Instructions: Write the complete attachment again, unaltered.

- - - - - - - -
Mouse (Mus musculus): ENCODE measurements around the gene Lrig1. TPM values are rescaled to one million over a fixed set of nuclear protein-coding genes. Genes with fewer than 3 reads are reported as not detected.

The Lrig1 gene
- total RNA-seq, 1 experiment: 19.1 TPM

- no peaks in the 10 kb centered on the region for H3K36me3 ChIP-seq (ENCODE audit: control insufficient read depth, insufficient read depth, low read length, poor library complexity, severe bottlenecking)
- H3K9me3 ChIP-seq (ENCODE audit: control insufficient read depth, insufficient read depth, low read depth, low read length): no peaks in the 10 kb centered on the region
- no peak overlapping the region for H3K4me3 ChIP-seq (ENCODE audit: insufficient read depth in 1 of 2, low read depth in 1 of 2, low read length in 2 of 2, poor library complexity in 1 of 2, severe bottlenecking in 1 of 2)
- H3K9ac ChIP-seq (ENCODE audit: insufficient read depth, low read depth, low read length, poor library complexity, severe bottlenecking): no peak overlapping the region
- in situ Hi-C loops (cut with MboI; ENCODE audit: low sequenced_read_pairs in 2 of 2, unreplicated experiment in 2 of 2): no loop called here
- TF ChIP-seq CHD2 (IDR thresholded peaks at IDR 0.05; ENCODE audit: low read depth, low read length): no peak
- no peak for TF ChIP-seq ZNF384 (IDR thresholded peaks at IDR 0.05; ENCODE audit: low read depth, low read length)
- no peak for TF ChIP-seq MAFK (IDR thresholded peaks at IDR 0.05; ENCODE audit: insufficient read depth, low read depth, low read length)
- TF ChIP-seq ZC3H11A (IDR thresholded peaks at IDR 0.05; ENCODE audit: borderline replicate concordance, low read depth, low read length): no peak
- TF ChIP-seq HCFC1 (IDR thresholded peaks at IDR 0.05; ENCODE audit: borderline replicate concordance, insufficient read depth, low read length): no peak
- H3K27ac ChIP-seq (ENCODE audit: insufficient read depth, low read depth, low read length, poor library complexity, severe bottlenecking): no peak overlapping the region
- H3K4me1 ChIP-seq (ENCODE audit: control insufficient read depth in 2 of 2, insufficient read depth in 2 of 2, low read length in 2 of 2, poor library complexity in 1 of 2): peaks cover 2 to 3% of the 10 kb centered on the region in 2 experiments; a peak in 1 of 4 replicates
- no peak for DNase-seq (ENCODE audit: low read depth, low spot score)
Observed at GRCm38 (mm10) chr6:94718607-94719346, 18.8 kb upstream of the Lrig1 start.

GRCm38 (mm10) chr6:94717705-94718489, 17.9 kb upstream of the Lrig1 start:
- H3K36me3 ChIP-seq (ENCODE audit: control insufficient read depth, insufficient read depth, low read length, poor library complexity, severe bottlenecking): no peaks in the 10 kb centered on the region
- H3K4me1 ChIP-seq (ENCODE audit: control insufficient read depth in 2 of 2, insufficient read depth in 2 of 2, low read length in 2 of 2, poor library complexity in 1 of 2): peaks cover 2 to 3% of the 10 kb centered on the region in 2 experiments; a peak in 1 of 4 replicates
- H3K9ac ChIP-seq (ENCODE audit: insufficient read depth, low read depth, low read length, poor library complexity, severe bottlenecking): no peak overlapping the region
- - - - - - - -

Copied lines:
Mouse (Mus musculus): ENCODE measurements around the gene Lrig1. TPM values are rescaled to one million over a fixed set of nuclear protein-coding genes. Genes with fewer than 3 reads are reported as not detected.

The Lrig1 gene
- total RNA-seq, 1 experiment: 19.1 TPM

- no peaks in the 10 kb centered on the region for H3K36me3 ChIP-seq (ENCODE audit: control insufficient read depth, insufficient read depth, low read length, poor library complexity, severe bottlenecking)
- H3K9me3 ChIP-seq (ENCODE audit: control insufficient read depth, insufficient read depth, low read depth, low read length): no peaks in the 10 kb centered on the region
- no peak overlapping the region for H3K4me3 ChIP-seq (ENCODE audit: insufficient read depth in 1 of 2, low read depth in 1 of 2, low read length in 2 of 2, poor library complexity in 1 of 2, severe bottlenecking in 1 of 2)
- H3K9ac ChIP-seq (ENCODE audit: insufficient read depth, low read depth, low read length, poor library complexity, severe bottlenecking): no peak overlapping the region
- in situ Hi-C loops (cut with MboI; ENCODE audit: low sequenced_read_pairs in 2 of 2, unreplicated experiment in 2 of 2): no loop called here
- TF ChIP-seq CHD2 (IDR thresholded peaks at IDR 0.05; ENCODE audit: low read depth, low read length): no peak
- no peak for TF ChIP-seq ZNF384 (IDR thresholded peaks at IDR 0.05; ENCODE audit: low read depth, low read length)
- no peak for TF ChIP-seq MAFK (IDR thresholded peaks at IDR 0.05; ENCODE audit: insufficient read depth, low read depth, low read length)
- TF ChIP-seq ZC3H11A (IDR thresholded peaks at IDR 0.05; ENCODE audit: borderline replicate concordance, low read depth, low read length): no peak
- TF ChIP-seq HCFC1 (IDR thresholded peaks at IDR 0.05; ENCODE audit: borderline replicate concordance, insufficient read depth, low read length): no peak
- H3K27ac ChIP-seq (ENCODE audit: insufficient read depth, low read depth, low read length, poor library complexity, severe bottlenecking): no peak overlapping the region
- H3K4me1 ChIP-seq (ENCODE audit: control insufficient read depth in 2 of 2, insufficient read depth in 2 of 2, low read length in 2 of 2, poor library complexity in 1 of 2): peaks cover 2 to 3% of the 10 kb centered on the region in 2 experiments; a peak in 1 of 4 replicates
- no peak for DNase-seq (ENCODE audit: low read depth, low spot score)
Observed at GRCm38 (mm10) chr6:94718607-94719346, 18.8 kb upstream of the Lrig1 start.

GRCm38 (mm10) chr6:94717705-94718489, 17.9 kb upstream of the Lrig1 start:
- H3K36me3 ChIP-seq (ENCODE audit: control insufficient read depth, insufficient read depth, low read length, poor library complexity, severe bottlenecking): no peaks in the 10 kb centered on the region
- H3K4me1 ChIP-seq (ENCODE audit: control insufficient read depth in 2 of 2, insufficient read depth in 2 of 2, low read length in 2 of 2, poor library complexity in 1 of 2): peaks cover 2 to 3% of the 10 kb centered on the region in 2 experiments; a peak in 1 of 4 replicates
- H3K9ac ChIP-seq (ENCODE audit: insufficient read depth, low read depth, low read length, poor library complexity, severe bottlenecking): no peak overlapping the region